On Labor Day, Jimmy John's Faces Coast to Coast Actions in Support of Nation's First-Ever Fast Food Union
Momentum Builds as Workers Seek Relief for Mounting Economic Frustration
September 7, 2010
MINNEAPOLIS- From Clovis, California to Miami, Florida, Jimmy John's was besieged coast to coast on Labor Day by leafleting and pickets in support of the first-ever unionization effort at the national sandwich chain. The emergent IWW Jimmy Johns Workers Union is coordinating a National Week of Action against the company to reach out to workers and pressure Minneapolis franchise owners to meet with their employees, who moved to unionize on Thursday. Over the course of the week, actions are planned in 32 of 39 states in which the company operates.
“Working conditions are terrible- poverty wages, being forced to work while sick, inconsistent hours, management favoritism, the list goes on. We formed a union to fight for change, starting at Jimmy Johns today, and throughout the entire fast food industry tomorrow. These nationally-coordinated actions have shown company owner Jimmy John Liautaud that if he doesn't clean up his act, we'll take a bite out of his business,” said David Boehnke, a union member at Jimmy Johns.
The national corporate headquarters of Jimmy Johns has yet to respond to the unionization campaign, the first at the expanding sandwich empire. The union effort could have profound implications for other employers in the fast food industry, a sector known for the lowest rate of unionization– and lowest wages– in the United Sates. Only 1.8% of food service workers were represented by a union in 2009, far below the nation-wide figure of 12.3%, according to the Bureau of Labor Statistics.
The fast food workers' move to unionize is emblematic of mounting frustration amongst US workers with the sluggish pace of recovery from the Recession. With unemployment rates hovering around 9.5%, many workers view low wage service jobs as their only option. Employment in the food service industry is expected to grow 8.4% from 2008 to 2018, higher than the 7.7% rate predicted by the Bureau of Labor Statistics for all industries. Wages and working conditions in the fast food industry are widely regarded as substandard; in 2009, about 17% of food workers earned at or below $5.15 an hour after taxes, the highest percentage of any occupational group.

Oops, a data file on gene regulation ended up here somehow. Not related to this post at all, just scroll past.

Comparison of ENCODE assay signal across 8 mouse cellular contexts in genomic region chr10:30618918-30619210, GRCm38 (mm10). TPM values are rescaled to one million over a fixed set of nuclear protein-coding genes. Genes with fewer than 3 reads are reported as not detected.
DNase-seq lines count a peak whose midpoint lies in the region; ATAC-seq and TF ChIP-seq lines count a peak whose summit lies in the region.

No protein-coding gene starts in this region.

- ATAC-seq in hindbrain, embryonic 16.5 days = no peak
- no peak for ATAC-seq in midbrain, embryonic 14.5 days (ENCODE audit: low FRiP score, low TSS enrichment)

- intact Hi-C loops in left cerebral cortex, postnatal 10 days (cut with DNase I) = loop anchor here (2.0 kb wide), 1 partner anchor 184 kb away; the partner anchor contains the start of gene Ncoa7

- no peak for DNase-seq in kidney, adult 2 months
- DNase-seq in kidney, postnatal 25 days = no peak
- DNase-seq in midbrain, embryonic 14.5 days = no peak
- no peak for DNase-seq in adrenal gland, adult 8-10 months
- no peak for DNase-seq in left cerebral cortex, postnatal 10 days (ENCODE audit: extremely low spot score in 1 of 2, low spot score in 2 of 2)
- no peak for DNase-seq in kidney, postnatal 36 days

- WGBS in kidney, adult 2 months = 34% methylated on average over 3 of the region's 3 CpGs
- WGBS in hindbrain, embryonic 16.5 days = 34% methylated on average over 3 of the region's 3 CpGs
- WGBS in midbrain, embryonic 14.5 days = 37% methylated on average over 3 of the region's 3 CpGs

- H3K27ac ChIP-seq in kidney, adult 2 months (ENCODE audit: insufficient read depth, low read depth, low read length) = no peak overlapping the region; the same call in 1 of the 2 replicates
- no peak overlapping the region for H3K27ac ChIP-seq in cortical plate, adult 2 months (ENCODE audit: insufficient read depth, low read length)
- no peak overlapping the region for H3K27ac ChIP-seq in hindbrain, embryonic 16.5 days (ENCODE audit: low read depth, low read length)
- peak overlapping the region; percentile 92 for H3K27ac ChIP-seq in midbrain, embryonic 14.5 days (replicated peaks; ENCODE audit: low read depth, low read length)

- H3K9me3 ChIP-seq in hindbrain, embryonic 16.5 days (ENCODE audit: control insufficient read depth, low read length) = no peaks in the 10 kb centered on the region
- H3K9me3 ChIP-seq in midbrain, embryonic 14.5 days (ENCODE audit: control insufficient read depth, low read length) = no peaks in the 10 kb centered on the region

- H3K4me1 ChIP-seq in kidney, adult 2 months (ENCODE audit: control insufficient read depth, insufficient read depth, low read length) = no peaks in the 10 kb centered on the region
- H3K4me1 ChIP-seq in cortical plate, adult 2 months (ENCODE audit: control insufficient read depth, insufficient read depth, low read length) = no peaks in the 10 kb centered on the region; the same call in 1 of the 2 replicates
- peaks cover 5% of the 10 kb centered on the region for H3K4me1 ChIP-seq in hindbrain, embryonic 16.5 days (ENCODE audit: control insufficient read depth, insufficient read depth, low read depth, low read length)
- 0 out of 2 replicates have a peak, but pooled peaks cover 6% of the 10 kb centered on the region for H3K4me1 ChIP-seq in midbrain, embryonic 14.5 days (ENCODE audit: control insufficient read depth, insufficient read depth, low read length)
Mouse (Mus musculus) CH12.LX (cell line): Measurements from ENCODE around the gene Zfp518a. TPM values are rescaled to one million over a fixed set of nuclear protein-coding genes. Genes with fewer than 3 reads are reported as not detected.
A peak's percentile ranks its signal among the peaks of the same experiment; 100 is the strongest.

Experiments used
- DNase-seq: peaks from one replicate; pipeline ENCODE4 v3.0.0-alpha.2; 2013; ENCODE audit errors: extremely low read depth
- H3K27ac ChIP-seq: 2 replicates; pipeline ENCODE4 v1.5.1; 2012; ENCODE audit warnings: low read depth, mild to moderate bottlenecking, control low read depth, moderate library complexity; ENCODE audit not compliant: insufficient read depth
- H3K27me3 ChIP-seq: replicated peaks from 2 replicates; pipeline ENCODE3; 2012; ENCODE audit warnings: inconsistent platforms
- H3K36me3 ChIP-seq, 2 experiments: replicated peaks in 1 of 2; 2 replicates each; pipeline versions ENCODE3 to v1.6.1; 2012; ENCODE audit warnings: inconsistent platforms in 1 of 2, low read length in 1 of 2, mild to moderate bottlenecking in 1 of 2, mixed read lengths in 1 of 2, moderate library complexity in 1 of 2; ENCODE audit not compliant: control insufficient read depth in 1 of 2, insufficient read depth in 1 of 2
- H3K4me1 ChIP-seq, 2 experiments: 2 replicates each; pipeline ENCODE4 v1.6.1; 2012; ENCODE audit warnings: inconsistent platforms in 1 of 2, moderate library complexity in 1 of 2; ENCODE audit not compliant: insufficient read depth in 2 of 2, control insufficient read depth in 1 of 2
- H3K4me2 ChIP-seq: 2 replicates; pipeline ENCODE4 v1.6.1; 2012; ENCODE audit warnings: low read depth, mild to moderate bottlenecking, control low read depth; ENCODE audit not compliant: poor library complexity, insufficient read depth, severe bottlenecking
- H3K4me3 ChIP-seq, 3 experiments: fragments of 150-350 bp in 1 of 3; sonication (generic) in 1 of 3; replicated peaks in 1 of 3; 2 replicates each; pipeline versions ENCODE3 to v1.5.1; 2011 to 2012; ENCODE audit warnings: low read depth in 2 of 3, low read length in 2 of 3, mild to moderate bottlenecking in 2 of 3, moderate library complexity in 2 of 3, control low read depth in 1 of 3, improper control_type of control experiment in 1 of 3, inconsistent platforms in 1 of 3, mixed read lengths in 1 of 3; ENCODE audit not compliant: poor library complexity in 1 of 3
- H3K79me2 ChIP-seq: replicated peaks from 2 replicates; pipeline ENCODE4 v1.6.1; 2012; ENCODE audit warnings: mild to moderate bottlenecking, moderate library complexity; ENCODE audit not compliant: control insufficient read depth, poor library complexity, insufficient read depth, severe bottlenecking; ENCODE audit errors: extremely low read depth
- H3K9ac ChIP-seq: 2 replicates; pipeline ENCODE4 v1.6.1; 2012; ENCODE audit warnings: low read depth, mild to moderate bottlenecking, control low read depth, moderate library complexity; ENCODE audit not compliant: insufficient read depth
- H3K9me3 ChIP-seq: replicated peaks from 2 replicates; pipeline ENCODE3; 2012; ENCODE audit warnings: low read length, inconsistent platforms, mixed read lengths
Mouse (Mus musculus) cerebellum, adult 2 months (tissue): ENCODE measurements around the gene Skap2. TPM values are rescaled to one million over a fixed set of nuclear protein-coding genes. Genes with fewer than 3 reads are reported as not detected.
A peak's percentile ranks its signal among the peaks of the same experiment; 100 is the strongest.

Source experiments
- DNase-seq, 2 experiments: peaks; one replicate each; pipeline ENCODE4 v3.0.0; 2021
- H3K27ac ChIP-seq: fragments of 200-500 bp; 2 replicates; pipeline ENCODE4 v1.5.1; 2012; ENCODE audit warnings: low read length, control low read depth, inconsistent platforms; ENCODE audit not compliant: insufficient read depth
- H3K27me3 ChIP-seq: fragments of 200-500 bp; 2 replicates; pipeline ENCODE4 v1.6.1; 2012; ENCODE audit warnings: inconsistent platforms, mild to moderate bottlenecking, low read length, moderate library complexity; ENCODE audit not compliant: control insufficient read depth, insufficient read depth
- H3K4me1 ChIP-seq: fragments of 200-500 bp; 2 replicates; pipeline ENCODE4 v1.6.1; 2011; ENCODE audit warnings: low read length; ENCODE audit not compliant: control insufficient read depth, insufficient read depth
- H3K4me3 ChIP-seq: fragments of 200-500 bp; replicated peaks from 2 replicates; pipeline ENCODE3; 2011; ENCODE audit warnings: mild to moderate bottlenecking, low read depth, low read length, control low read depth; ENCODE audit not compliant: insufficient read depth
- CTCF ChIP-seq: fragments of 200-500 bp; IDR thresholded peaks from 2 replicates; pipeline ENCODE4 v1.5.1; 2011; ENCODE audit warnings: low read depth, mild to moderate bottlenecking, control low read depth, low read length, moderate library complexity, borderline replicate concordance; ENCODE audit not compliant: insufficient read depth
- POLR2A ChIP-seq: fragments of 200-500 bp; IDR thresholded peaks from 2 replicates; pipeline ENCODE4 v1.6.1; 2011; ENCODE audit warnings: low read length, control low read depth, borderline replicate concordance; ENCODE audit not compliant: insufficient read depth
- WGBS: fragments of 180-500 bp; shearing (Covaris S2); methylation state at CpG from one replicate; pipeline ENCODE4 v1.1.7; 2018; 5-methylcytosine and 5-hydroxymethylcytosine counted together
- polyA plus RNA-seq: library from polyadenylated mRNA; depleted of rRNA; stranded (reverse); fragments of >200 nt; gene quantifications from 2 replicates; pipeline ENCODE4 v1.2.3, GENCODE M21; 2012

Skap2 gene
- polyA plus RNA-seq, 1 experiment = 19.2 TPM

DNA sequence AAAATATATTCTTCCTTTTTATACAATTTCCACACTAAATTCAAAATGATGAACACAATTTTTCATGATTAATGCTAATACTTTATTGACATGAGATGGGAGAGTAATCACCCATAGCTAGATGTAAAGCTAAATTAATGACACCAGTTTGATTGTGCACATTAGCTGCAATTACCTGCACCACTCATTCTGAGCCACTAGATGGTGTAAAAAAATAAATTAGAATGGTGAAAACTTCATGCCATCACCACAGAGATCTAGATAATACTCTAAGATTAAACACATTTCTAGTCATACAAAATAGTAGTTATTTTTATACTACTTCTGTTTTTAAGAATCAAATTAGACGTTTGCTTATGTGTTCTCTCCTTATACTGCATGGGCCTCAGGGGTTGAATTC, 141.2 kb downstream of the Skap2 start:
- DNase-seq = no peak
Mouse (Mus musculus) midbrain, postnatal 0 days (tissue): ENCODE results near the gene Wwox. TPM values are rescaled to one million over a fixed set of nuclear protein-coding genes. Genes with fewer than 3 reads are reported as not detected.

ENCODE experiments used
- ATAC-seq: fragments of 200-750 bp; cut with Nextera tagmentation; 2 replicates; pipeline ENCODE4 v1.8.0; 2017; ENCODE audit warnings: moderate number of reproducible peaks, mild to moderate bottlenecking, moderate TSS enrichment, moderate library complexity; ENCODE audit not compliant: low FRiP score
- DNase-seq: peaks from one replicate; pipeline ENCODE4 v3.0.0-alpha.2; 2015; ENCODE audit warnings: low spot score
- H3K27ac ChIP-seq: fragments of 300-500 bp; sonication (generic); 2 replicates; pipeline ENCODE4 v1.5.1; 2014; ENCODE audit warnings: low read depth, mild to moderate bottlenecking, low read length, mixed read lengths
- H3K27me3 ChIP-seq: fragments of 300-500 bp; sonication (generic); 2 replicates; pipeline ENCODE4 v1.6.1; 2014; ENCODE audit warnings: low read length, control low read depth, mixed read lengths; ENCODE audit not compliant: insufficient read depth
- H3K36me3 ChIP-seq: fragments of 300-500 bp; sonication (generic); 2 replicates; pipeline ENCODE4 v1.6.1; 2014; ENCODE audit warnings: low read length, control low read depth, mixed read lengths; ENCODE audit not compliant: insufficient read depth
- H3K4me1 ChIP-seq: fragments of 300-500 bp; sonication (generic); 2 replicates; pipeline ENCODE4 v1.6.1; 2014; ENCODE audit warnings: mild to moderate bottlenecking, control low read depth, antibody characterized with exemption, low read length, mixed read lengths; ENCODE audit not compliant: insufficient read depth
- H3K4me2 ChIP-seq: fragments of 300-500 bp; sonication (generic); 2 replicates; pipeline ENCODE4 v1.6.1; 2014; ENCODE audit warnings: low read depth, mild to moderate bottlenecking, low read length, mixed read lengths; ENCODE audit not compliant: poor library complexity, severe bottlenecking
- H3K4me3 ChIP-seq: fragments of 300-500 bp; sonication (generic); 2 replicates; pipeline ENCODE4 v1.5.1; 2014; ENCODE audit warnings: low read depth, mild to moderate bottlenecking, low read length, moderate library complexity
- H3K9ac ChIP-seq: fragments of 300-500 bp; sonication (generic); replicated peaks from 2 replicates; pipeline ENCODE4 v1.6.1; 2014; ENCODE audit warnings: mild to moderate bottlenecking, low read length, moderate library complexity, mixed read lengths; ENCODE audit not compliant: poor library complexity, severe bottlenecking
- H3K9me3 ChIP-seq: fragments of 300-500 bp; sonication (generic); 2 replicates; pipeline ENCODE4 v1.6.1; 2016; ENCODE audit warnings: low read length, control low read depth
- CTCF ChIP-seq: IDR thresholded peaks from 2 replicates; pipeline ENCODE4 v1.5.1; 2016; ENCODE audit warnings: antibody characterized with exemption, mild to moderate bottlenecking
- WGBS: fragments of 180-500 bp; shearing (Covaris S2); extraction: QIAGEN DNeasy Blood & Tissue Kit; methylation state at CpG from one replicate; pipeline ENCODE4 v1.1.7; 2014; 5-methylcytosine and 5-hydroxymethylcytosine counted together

The demands of the Jimmy Johns workers include a pay increase to above minimum wage, consistent scheduling and minimum shift lengths, regularly scheduled breaks, sick days, no-nonsense workers compensation for job-related injuries, an end to sexual harassment at work, and basic fairness on the job.
The Jimmy Johns Workers Union, open to employees at the company nationwide, is the first fast food union in the nation, and is affiliated with the Industrial Workers of the World labor union. Gaining prominence in recent years for organizing Starbucks workers, the IWW is a global union founded over a century ago for all working people.